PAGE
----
The House Science, Space, and Technology Committee will hold a markup on the Democrats’ $3.5 trillion tax and spend bill. Rep. Feenstra has repeatedly called this massive legislation a “Socialist Spending Spree,” warning it will worsen inflation and add trillions more to our national debt.
Feenstra proposed a number of amendments in an effort to improve the bill:
- Amendment to Add Biofuels to Bioenergy Technologies the Energy Department Will Research, Develop, and Demonstrate: This proposal would allow funding from the Department of Energy’s (DOE) Office of Science to go towards carrying out demonstrations of advanced biofuels projects, which would include projects like the one proposed in Feenstra’s recently introduced Biofuel Cell Research Act.
- Amendment to Research Sustainable Aviation Biofuels: This proposal would ensure that funding going to the National Aeronautics and Space Administration (NASA) for the purpose of sustainable aviation research and development will include research into biofuels. This legislation comes after Energy Secretary Jennifer Granholm directly told Feenstra in a May committee hearing that she believes biofuels and biofuel technologies have a bright future in sustainable aviation fueling — but the administration thus far has been all talk and no action.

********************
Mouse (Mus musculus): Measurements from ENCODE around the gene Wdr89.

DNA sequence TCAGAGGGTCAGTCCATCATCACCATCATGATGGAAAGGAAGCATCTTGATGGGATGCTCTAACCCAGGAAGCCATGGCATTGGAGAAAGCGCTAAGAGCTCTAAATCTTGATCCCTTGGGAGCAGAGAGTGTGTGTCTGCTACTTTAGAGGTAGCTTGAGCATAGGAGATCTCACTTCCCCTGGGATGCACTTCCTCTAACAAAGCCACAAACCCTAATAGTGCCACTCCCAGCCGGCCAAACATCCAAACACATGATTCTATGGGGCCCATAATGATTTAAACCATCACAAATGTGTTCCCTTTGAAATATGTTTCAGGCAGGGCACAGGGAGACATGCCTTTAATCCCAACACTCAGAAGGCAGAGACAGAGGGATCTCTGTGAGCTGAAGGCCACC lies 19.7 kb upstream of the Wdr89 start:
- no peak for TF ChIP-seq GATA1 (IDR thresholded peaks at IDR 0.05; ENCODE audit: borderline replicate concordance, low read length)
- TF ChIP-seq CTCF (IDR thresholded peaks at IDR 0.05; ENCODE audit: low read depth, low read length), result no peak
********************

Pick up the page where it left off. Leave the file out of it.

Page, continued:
- Amendment to Bolster Research and STEM Education Activities: This proposal would ensure at least 20% of the research and education funding allocated in this bill would go towards states eligible for the Established Program to Stimulate Competitive Research (EPSCoR). EPSCoR helps strengthen STEM education programs in 25 states, including Iowa. Right now, states eligible for EPSCoR grants receive less than 12% of all federal research funding. In comparison, the top five states for federal research funding, most of which are on the coasts, receive 40% of all funding. Feenstra’s proposal seeks to level the playing field.
- Amendment to Require Federal Agencies to Report to Congress: This proposal adds a requirement for all federal agencies that receive funding in this package to report to Congress on its plans to sustain any new programs or infrastructure after this bill expires. The funding being allocated in this bill is not sustainable and floods agencies with a one-time infusion of cash. Feenstra’s proposal will ensure agencies have a plan when this $45 billion slush fund dries up, so that programs and projects initiated under this bill do not come to grinding halt.